I wanted to write a quick post for people who are interested in using yoga for back pain.

Yoga in and of itself a great practice and one in which I regularly participate.

I find the breathing exercises, synchronizing my movement to the breath and the overall toning/stretching benefits to be very helpful.

One movement that we often do in yoga is the baby cobra or up-dog. When most people have back pain they are experiencing a disc issue, a spinal misalignment causing pressure on a nerve, tight muscles pressing on nerves, or possible spinal stenosis.

Often I find, that people have the mindset of ‘no pain no gain’, STOP! This might be true for high schoolers in football practice who would rather play video games than run a mile but this not true when it comes to spinal pain. In fact, this mindset can actually lead to real problems.

As a chiropractor, I would be remiss to not tell you that you need a spinal check and that includes x-rays. You need to know exactly what the problem is before you can start forcing your way to health.

One reason, I love yoga is that from my first class a good instructor will always tell you, if it hurts then slow down, modify or take a child’s pose. This means that you should not just push through the pain.

For my weekend warriors this might be disappointing but I’m here to tell you that too much of a good thing is still too much.

Or if you already have back pain and you think now is a good time to try something totally new like yoga, think again.

You need to get to the root cause of the problem and then you can heal it in the most effective way possible.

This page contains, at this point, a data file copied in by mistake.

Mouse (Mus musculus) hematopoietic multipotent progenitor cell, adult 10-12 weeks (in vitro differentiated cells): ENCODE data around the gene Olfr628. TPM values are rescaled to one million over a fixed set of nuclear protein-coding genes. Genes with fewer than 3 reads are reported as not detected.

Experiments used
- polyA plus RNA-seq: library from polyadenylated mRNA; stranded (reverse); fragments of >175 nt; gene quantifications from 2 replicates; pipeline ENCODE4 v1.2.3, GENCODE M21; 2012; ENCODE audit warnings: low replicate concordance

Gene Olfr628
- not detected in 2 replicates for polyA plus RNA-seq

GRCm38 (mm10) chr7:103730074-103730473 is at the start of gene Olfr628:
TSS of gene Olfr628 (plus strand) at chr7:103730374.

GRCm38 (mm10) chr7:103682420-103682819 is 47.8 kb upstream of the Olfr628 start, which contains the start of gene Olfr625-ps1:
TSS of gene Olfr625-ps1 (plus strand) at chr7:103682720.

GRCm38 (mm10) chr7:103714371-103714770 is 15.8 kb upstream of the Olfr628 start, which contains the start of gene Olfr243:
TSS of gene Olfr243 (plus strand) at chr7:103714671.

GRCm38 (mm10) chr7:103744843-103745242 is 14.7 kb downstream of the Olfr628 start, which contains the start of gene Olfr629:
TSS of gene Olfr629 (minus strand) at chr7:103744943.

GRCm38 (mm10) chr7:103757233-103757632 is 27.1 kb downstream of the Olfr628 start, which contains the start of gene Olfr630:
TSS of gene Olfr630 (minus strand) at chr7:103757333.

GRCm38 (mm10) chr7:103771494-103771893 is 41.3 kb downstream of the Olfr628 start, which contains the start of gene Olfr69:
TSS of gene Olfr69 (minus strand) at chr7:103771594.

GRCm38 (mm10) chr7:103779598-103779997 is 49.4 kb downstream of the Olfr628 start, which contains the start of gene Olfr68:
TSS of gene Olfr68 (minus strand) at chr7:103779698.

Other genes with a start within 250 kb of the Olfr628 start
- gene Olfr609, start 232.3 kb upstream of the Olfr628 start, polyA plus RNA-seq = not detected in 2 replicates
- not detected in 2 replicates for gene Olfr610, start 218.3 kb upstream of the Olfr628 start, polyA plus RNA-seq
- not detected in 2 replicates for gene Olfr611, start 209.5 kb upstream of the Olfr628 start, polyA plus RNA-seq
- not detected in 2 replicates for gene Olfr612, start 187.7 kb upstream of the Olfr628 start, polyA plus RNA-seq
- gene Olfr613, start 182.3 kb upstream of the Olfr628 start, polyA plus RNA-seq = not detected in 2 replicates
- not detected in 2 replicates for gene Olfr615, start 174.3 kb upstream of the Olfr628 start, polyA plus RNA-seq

Throwing yoga at it, as if that is going to make up for all your years of not exercising and not stretching is not necessarily going to be good for you.

Back to baby cobra versus up-dog. Many people who try yoga for the first time in the hopes of fixing their back pain jump right into up-dog but this is way too much lumbar extension if you have a back issue.

Instead, baby cobra is a widely used physical therapy exercise for back issues. I use this as an example, not medical advice to show you that while you may have good intentions for yourself, you simply don’t know which exercises are safe and which could lead to more problems.

I highly encourage you to go to someone who is trained in yoga therapy or have a one on one with a certified yoga instructor and tell them you are in pain!

They need to help you to find out what is appropriate for you in the muscle, tendon and ligament scene before you just pop in a DVD or join a class.

Blocks and straps are also helpful tools to help you to get into and out of poses safely so you don’t hurt yourself. Again, a good teacher can help you to avoid falling or injuring yourself by teaching you how to use these aids.

Everyone wants you to enjoy yoga for it’s lifelong benefits and you can’t do that if you get hurt at your first class and then swear it off because it didn’t work for you.

Morgan

Resources:

If you’re going to use a yoga DVD, at least look for one that is for people with issues like the one below. As an Amazon affiliate I earn a small commission from any purchase made through these links.